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Content is king, but the presentation is just as important. If your web design isn’t five-star, then you may struggle to hold the visitor’s attention and drive conversions.

The taste may be subjective, but there are some web design mistakes that you should avoid at all costs. By scrutinizing your site for these common pitfalls, you can ensure that your web design is contributing positively to your engagement, rather than hurting it.

In this post, we’ll deep-dive into three web design mistakes that may be undermining your business. Along the way, we’ll share actionable advice on how to avoid these design disasters. Let’s get started!

1. Poor Navigation

An innovative and professional WordPress web design can create a great first impression. However, people don’t visit your site to admire its design

When someone lands on your website, they have a clear goal in mind. It’s your job to help them achieve that goal as efficiently as possible.  

The most engaging websites make the customer journey feel effortless. Ideally, visitors should intuitively know the steps they need to take in order to achieve their desired outcomes. If the visitor has to consciously think about what to do next, then your design isn’t up to scratch.

As a website owner, you’re likely fully aware of the importance of friction-free navigation. However, after spending days, weeks, or even months scrutinizing every single part of your website, you’re not the best person to judge whether your navigation is user-friendly. 

The more time you invest into a project, the tricker it is to put yourself in the position of a first-time visitor. For this reason, it’s important to get a fresh perspective on your website’s design.

If your company spans multiple departments, then you may be able to enlist the services of a colleague who wasn’t involved in the website redesign process. If you have the budget, you can even hire people to test out your site, using a service such as TryMyUI:

TryMyUI

TryMyUI will provide videos of real people exploring your site. This can help you identify any areas of friction on your pages. Even if you don’t currently have the budget to invest in a full-scale test, TryMyUI offers a free trial, so you can still get some insight into your site’s weak spots. 

2. Unclear Call To Action (CTA)

A Call To Action (CTA) is the action that you want users to perform when visiting your website. Popular CTAs include signing up to your mailing list, requesting a callback, or adding an item to the shopping cart:

Unclear Call To Action

To drive user engagement, it’s vital that you clearly label the action that visitors should perform on that page. If your CTA is vague, then you’re forcing potential customers to pause and mull over their options, which is terrible for engagement.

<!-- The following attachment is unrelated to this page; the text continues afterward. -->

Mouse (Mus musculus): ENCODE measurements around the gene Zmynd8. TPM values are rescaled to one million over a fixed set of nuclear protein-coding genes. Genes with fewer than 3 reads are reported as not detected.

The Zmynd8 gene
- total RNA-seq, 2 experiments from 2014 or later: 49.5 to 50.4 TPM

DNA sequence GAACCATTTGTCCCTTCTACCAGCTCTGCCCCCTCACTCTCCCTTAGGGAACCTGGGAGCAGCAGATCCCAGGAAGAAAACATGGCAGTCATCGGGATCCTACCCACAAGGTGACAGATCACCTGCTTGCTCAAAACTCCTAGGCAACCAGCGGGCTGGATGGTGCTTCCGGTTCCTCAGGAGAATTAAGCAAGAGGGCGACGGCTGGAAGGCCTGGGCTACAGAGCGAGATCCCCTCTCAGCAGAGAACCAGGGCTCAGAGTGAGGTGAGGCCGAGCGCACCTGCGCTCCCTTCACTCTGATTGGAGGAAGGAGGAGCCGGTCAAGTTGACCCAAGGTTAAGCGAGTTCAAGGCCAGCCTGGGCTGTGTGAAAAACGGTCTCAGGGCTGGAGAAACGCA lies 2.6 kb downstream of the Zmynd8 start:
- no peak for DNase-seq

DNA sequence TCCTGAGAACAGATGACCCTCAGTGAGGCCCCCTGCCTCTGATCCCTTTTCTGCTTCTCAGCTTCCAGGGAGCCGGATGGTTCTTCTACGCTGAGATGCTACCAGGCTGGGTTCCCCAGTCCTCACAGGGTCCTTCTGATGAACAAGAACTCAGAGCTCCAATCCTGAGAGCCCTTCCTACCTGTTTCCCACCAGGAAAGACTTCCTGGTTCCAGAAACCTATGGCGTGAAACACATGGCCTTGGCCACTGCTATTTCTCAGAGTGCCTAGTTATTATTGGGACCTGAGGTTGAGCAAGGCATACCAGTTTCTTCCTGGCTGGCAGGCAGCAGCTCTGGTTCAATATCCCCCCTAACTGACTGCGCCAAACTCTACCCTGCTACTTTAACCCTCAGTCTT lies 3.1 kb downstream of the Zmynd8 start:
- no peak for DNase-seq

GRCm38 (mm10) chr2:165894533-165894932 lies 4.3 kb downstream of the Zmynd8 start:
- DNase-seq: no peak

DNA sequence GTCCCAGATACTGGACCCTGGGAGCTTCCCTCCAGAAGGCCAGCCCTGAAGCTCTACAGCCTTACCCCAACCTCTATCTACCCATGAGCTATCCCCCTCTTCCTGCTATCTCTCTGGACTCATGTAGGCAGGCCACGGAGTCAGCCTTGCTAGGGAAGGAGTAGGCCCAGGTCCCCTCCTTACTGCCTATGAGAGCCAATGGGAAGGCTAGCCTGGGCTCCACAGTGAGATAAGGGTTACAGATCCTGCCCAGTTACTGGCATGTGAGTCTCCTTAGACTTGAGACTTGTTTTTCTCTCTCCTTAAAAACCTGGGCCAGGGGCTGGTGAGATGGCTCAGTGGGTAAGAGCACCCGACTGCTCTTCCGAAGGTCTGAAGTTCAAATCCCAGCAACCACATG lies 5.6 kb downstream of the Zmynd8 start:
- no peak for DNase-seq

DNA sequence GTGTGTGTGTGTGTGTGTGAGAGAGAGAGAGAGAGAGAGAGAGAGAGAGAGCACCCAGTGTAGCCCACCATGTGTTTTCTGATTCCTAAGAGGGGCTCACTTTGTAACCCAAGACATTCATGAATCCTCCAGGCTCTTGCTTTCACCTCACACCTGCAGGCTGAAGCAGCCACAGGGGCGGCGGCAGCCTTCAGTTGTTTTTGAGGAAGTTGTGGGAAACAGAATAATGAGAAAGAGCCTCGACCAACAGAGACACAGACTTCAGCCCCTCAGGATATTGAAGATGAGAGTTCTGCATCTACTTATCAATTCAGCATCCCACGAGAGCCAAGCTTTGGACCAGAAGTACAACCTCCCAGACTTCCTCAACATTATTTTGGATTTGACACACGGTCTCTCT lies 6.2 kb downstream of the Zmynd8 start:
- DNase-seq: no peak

You should also ensure that your CTA is easily accessible. Even if you’ve successfully convinced the visitor to take action, very few people are willing to spend time hunting around for a CTA.

The perfect CTA should leap out from the rest of your web design. This may mean using bold or contrasting colors, or it might also involve placing the CTA in prime position on the webpage:

CTA in prime position on the webpage

Often, this means placing the CTA above the fold. This ensures that visitors don’t have to scroll down the page in order to understand the next step in their customer journey.

However, you may want to bend this rule if the page contains critical information below the fold. In this case, it’s smart to consider the CTA’s relationship with the rest of your content.

We recommend you examine the webpage as a whole and consider the location where visitors are most likely to feel the urge to convert. Often, this is the ideal position for your CTA.

3. Lack of Web Accessibility

Not everyone will experience your website in the same way. Some users may be exploring your design using a screen reader or some other accessibility tool. When designing your site, it’s important to take these people into consideration. 

Designing a more accessible site isn’t just the right thing to do, it can also benefit your bottom line. According to the World Health Organization (WHO), over a billion people have some form of disability. If you don’t design your site with accessibility in mind, then you could be missing out on a significant amount of engagement.

Laws such as the Americans with Disabilities Act (ADA) state that people with disabilities have equal and fair access to the same resources. If your web design isn’t accessible, then you may find yourself in legal hot water. 

Accessibility is a huge topic. However, as a starting point, it’s important to provide an alternative to all of your site’s media by including captions and alt text:

wordpress alt text

You can also use the Website Accessibility Evaluation (WAVE) tool to scan your site’s design for potential usability issues. The catch is that WAVE can only analyze a single page at a time. For larger websites, you may want to install the WAVE for Chrome or WAVE for Firefox extension, which can accelerate the scanning process:

website accessibility evaluation

We also recommend referring to WebAIM’s accessibility checklist, which aims to condense the lengthy official WCAG 2.1 specification. This can be an effective way to evaluate your design’s accessibility, without having to read a detailed specification.

Conclusion

Every site is unique. However, there are some common web design mistakes that can derail practically any project.

With this in mind, let’s quickly recap three design pitfalls that can hurt user engagement:

  1. Poor navigation
  2. Unclear Call To Action (CTA)
  3. Lack of web accessibility

Do you have any questions about avoiding these web design hazards? Let us know in the comments section below!

Image credit: Pexels.

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